Some of these studies have shown that intake of probiotic-supplemented or normal yogurt can relieve diarrhea in people on antibiotic therapy (23, 24, 25).
Eat foods that are rich in fiber
Your body cannot digest fiber. However, your gut bacteria can digest it, and this enhances their growth.
Thus, a high-fiber diet can restore your gut flora after antibiotic therapy.
Examples of fiber-rich foods include:
- Whole grains
Research has shown that foods rich in dietary fiber can stimulate the growth of healthy gut flora, but on the other hand can also reduce the growth of pathogenic bacteria (26, 27, 28).
You should understand that dietary fiber can reduce the rate of stomach emptying. This, in turn, slows the rate at which your body absorbs medicine (29).
Thus, it is best that you put away fiber-rich foods during an antibiotic course, and instead use them when you are done with the therapy.
Prebiotics are different from probiotics. Prebiotics are foods that nourish the good bacteria in your digestive tract.
Most high-fiber foods are prebiotics. The healthy bacteria in your gut digest and ferments the bacteria in your gut, thus promoting their growth (30).
Some non-fiber foods may also have prebiotic properties.
Let’s take red wine for instance. It contains polyphenol, an antioxidant, which cannot be digested by human cells but only by gut bacteria.
A certain study found that consumption of red wine polyphenol extract for one month could increase the number of healthy gut bacteria, especially Bifidobacteria, and also reduce blood cholesterol and pressure (31).
Also, cocoa is rich in antioxidant polyphenols that are beneficial to your gut microbiota.
Some studies have shown that polyphenols in cocoa increase Lactobacillus and Bifidobacteria in the gut while reducing the amount of Clostridia and other unhealthy bacteria (32, 33).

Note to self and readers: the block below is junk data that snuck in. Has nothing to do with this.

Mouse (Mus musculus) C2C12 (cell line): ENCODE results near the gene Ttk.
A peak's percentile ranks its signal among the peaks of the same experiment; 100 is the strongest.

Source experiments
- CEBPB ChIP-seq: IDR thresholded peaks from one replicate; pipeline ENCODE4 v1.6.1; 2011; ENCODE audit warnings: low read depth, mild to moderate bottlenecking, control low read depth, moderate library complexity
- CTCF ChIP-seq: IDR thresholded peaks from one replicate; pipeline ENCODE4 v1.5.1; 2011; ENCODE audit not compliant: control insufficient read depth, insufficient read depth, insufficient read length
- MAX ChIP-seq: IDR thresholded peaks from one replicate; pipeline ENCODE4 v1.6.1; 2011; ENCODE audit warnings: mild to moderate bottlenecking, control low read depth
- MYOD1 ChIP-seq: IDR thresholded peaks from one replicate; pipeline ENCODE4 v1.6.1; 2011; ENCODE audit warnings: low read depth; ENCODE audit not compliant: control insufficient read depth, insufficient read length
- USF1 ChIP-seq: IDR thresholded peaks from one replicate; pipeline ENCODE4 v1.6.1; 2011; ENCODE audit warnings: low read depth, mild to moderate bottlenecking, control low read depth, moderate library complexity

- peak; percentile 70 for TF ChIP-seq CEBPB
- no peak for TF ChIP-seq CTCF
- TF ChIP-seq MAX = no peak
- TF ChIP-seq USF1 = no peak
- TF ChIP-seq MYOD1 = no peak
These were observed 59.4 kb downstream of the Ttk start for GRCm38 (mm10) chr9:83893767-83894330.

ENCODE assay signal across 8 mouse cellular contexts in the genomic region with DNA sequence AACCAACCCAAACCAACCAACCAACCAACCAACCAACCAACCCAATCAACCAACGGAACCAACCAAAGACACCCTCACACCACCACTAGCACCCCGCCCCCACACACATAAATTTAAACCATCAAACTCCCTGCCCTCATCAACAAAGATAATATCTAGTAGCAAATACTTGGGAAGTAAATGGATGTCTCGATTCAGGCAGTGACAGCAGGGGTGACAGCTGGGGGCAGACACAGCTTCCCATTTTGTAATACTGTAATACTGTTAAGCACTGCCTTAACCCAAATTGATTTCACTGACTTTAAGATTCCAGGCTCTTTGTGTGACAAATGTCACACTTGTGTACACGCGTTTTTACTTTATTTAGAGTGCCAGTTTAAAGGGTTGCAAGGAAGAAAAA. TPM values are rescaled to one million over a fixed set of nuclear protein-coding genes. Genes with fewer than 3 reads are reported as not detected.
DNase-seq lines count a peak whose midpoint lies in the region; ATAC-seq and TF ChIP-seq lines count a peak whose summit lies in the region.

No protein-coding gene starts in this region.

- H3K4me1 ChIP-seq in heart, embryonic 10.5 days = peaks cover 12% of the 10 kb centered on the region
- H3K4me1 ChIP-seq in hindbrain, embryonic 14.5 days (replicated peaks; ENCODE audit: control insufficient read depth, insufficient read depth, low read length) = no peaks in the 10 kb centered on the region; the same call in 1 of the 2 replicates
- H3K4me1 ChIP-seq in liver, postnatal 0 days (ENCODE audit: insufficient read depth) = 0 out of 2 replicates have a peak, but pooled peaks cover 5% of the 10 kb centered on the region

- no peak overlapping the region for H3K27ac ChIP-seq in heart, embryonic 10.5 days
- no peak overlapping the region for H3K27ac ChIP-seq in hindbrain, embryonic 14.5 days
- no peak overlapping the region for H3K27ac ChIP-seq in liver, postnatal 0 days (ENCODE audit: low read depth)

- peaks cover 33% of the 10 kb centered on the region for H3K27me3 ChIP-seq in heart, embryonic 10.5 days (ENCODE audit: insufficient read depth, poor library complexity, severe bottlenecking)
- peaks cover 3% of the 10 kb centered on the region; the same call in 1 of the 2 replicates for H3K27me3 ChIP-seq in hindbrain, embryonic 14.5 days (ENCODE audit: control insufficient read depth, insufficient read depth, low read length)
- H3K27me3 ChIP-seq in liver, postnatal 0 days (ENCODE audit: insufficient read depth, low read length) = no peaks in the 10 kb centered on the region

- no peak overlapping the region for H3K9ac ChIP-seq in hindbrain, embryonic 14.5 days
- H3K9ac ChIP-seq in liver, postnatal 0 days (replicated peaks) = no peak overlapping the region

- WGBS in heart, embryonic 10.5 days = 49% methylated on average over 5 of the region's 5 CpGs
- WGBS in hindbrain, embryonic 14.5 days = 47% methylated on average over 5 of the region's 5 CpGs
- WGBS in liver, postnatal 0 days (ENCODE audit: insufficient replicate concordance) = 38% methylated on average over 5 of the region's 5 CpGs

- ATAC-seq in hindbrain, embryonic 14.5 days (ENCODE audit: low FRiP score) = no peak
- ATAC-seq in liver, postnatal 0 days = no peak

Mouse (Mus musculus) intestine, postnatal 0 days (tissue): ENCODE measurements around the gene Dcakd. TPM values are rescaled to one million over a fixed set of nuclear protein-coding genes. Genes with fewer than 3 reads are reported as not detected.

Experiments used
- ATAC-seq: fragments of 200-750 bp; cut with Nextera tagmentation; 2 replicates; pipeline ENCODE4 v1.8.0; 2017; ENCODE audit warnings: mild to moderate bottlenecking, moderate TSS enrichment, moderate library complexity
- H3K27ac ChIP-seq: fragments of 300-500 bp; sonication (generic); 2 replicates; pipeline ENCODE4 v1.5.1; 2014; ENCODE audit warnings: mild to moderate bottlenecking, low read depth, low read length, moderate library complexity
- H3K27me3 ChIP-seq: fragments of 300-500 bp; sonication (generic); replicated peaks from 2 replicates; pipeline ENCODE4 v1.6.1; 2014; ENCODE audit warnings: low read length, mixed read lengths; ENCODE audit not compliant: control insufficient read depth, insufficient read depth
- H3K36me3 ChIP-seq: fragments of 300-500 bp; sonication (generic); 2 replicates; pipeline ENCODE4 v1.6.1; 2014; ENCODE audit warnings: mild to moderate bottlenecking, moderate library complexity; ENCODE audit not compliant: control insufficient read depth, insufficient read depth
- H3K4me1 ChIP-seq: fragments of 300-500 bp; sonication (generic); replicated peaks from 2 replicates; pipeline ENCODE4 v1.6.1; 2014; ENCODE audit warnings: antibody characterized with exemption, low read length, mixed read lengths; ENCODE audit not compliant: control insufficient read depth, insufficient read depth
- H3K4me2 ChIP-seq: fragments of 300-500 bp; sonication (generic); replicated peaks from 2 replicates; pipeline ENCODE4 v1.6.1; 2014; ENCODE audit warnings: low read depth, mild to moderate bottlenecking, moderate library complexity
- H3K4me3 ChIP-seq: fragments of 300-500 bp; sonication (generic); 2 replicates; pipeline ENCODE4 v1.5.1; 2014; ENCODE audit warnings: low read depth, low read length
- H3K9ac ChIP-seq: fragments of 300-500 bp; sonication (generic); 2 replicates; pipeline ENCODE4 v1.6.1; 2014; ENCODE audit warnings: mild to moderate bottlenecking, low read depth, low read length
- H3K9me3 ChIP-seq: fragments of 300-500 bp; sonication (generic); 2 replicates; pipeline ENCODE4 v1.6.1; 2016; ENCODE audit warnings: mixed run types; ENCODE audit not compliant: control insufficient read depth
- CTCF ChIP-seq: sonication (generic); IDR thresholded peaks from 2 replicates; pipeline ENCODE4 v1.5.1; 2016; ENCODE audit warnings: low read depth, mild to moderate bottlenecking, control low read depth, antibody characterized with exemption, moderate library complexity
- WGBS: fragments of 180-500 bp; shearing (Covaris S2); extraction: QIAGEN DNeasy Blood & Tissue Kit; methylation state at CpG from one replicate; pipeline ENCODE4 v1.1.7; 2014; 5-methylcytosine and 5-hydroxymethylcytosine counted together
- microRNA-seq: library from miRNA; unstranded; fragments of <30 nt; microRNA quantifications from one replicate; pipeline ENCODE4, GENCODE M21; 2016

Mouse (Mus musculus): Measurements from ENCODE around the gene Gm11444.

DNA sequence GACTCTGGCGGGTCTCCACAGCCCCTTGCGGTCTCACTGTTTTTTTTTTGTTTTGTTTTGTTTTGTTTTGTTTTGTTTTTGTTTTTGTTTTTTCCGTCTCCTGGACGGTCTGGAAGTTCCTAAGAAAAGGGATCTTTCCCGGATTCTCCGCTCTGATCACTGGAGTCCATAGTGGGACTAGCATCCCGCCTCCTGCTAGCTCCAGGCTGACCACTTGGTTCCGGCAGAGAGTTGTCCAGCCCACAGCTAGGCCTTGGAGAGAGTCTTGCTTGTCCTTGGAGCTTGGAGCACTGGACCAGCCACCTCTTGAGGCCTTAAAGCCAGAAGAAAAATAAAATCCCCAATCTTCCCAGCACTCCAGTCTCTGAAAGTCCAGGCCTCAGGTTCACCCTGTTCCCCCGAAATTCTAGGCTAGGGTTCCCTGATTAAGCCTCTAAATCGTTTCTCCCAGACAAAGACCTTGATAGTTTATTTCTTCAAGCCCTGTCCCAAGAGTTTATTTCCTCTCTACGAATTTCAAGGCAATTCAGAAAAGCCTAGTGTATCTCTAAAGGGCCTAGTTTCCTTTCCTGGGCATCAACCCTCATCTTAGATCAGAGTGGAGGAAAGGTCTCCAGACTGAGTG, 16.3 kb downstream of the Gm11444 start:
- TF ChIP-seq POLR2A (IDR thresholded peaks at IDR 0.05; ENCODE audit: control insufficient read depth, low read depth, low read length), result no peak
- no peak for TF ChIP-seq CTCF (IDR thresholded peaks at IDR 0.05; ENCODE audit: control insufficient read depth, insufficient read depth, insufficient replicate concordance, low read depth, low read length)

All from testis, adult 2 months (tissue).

As such, the consumption of prebiotic foods after antibiotic therapy can boost the growth of healthy gut bacteria after damage by antibiotics.
Get enough sleep
You must get as much sleep as you can. Sleep time of 7 – 9 hours would suffice – after your symptoms have subsided. Sleep boosts your immune system. Do not suppress sleep when you are sick or infected, as this may trigger fever and hasten recovery, according to a 2009 study.
Exercise is important
A 30-minute exercise 5 days a week would suffice. Exercise triggers the building of macrophages and T cells which of course, boosts the immune system, and fights infections and diseases.
Avoid foods that reduce the effectiveness of antibiotics
Many foods are helpful during antibiotics and after antibiotics. But then, there are some foods that you should avoid.
For instance, research has shown that consumption of grapefruit juice or grapefruit is contraindicated while taking antibiotics (34, 35).
Why is this so? Well, grapefruit juice and several medications are metabolized by an enzyme known as cytochrome P450.
Eating grapefruit during an antibiotic course can prevent the proper metabolism of the drug. This can be injurious to your health.
A study involving six healthy men found that consumption of grapefruit juice while taking erythromycin increased the antibiotic content in the blood, compared to those who took the antibiotic with water (36).
Calcium supplements can also affect the absorption of antibiotics, such as gatifloxacin and ciprofloxacin (37, 38).
Other studies have shown that calcium-rich foods like yogurt do not possess this inhibitory effect (39).
You must avoid high doses of calcium supplements when taking antibiotics.
Antibiotics are helpful when you are infected by a bacterial pathogen.
In some cases, they can cause side effects, like liver damage, alteration of the gut microbiota, or diarrhea.
You can minimize your risk of diarrhea by taking probiotics before a course of antibiotics, and after as well. Intake of probiotics will also restore your gut flora to a healthy state.
Also, eating fiber-rich foods, prebiotic foods, and fermented foods after an antibiotic course may help re-establish a healthy gut flora.